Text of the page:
We are implementing the second phase of FOSTER, supporting the Nigerian government in the best use of its extractive industries.
Project team members
DateJuly 2016 - July 2021
Areas of expertiseClimate, Energy, and Nature , Governance , Cross-cutting themes
UK Foreign, Commonwealth & Development Office (FCDO)
KeywordsEnergy, resources and growth , Climate change adaptation , Climate change mitigation , Climate governance , COP , Extractive industries , Green growth and investment , Office of the Chief Economist , Adaptive management , Policy implementation , Policy options , Technical assistance , Public Sector Governance (PSG)
PartnerUK Foreign, Commonwealth & Development Office
- Kenneth C. Ene
The Facility for Oil Sector Transformation (FOSTER 2) aims to achieve more effective use of Nigeria’s extractive industries to support national development. It is the successor programme to the Facility for Oil Sector Transparency and Reform (FOSTER I), which we delivered from 2011 to 2016.
We are working to identify additional extractive industries revenue and strengthen the management of the sectors, while also working to inform and engage local communities affected by the oil and gas sector in the country.
Nigeria is potentially the largest oil producer in Africa. Its known reserves should last for at least another 40 years, but decades of corruption in Nigeria’s petroleum sector have created many challenges. Despite the rise in oil prices since May 2015, production has fallen short of the target of 2.2 million barrels a day (mbpd). This is critical as the government’s economic recovery plan assumes this will rise to 2.5 mbpd by 2020.
FOSTER works to address four types of deficits in the sector:
- transparency deficits in the centralised, government-controlled oil and gas industry;
- monitoring deficits owing to the lack of institutional checks and balances;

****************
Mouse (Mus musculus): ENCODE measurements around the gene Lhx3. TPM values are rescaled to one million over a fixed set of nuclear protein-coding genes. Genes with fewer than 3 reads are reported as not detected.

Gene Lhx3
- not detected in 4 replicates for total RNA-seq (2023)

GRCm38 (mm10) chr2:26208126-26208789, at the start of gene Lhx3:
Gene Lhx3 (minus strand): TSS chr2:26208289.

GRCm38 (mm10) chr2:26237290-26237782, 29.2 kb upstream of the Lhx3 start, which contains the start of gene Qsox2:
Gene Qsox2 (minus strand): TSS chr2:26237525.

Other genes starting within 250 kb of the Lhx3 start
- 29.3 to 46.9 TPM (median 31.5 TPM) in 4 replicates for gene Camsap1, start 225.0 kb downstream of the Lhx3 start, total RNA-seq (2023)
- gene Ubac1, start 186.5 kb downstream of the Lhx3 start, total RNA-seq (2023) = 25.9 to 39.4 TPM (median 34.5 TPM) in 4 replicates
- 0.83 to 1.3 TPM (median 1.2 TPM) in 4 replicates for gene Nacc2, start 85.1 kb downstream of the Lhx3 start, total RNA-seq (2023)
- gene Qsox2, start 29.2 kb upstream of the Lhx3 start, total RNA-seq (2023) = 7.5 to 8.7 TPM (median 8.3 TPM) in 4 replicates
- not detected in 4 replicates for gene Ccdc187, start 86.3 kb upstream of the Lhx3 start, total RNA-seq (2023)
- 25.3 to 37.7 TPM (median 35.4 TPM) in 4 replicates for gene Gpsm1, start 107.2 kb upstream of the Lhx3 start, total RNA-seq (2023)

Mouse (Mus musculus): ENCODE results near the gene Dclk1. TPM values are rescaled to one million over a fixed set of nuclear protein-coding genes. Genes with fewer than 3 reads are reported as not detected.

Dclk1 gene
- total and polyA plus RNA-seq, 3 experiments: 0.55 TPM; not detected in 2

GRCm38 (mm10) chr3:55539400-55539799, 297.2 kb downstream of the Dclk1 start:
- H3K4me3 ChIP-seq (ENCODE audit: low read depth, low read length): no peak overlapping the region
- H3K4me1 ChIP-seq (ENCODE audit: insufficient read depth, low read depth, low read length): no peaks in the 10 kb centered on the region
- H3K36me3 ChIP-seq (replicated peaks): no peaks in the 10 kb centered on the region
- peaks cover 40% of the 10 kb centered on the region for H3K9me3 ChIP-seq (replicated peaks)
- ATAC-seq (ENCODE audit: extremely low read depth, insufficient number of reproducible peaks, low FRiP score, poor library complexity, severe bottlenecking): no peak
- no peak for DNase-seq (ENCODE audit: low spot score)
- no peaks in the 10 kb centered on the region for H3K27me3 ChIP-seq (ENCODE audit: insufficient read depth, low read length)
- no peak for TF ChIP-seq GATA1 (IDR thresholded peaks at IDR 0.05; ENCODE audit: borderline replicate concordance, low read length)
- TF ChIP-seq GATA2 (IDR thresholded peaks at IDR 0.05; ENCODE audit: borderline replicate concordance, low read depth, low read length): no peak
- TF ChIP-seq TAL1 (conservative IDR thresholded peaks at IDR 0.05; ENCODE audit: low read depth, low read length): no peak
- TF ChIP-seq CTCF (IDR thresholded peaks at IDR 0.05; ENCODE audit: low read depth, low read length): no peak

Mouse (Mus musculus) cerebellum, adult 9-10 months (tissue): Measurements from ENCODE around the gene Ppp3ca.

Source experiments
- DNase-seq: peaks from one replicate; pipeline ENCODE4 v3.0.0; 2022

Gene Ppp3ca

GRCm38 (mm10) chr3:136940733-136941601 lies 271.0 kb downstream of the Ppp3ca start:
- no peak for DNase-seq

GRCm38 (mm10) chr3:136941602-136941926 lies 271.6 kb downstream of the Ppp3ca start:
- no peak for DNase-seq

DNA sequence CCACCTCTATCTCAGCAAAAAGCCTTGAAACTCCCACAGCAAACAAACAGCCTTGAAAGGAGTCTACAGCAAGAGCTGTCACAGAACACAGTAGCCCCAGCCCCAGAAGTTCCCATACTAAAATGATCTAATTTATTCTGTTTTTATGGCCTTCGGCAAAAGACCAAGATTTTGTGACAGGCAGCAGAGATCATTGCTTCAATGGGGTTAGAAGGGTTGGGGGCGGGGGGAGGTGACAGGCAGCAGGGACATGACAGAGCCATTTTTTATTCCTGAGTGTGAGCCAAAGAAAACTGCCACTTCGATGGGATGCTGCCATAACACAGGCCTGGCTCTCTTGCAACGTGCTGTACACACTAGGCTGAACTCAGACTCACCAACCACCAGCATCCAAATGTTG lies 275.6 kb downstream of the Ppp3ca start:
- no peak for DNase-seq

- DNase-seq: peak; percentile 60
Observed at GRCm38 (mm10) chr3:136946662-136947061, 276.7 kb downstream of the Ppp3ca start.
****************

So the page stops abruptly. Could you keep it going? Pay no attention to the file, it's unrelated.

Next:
- participation deficits arising from the weak relationship between state and civil society; and
- information deficits as data on the sector are often unreliable, ambiguous, or contradictory.
We continue to implement FOSTER, applying a politically-savvy approach to implementation reflecting the many challenges that decades of systemic and systematic corruption within Nigeria’s petroleum sector have created.
FOSTER is designed to be politically adaptive and operationally flexible, to enable swift, contingent responsiveness to demands from reform-minded partners, seizing opportunities which hold promise for the transformation of the oil and gas sector.
The programme’s theory of change continues to rely on key assumptions derived from on-going political economy analysis (PEA). The PEA identify issues where failures of governance are potentially amenable to reform and where there may be more winners than losers. Given our limited resources relative to the scale and depth of corruption and waste in Nigeria’s oil and gas sector, we are targeting our interventions depending on two key factors: the potency of the partnership with the reform agent; and the likely impact, both in terms of achieving our logframe and the possibility of generating wider impact in the sector and positive externalities beyond the lifespan of FOSTER.
FOSTER 2 has already contributed to a number of positive shifts in the oil and gas sector in Nigeria, including:
- Supporting the government to establish and operate an inter-ministerial committee to improve co-ordination of development efforts in the Niger Delta and engage with local communities. This is aimed at promoting peace and stability in the region.
- Support to both houses of parliament in developing the Petroleum Industry Governance Bill, aimed at sweeping improvements to sector oversight.
- Stimulating debate in government on return on investment of different potential uses of Nigeria’s gas resources.
FOSTER’s overall success is measured by whether or not there are improvements in the scores against the 12 precepts for good governance and transparency in the oil and gas sector under the Nigeria Natural Resource Charter. A benchmarking survey carried out in 2017 showed a marked improvement on the previous ‘traffic light’ scores (2014). The 2017 scores showed 10 amber and two red lights as opposed to the three amber and nine red lights in 2014. Progress on four of the precepts was specifically linked to work carried out by FOSTER.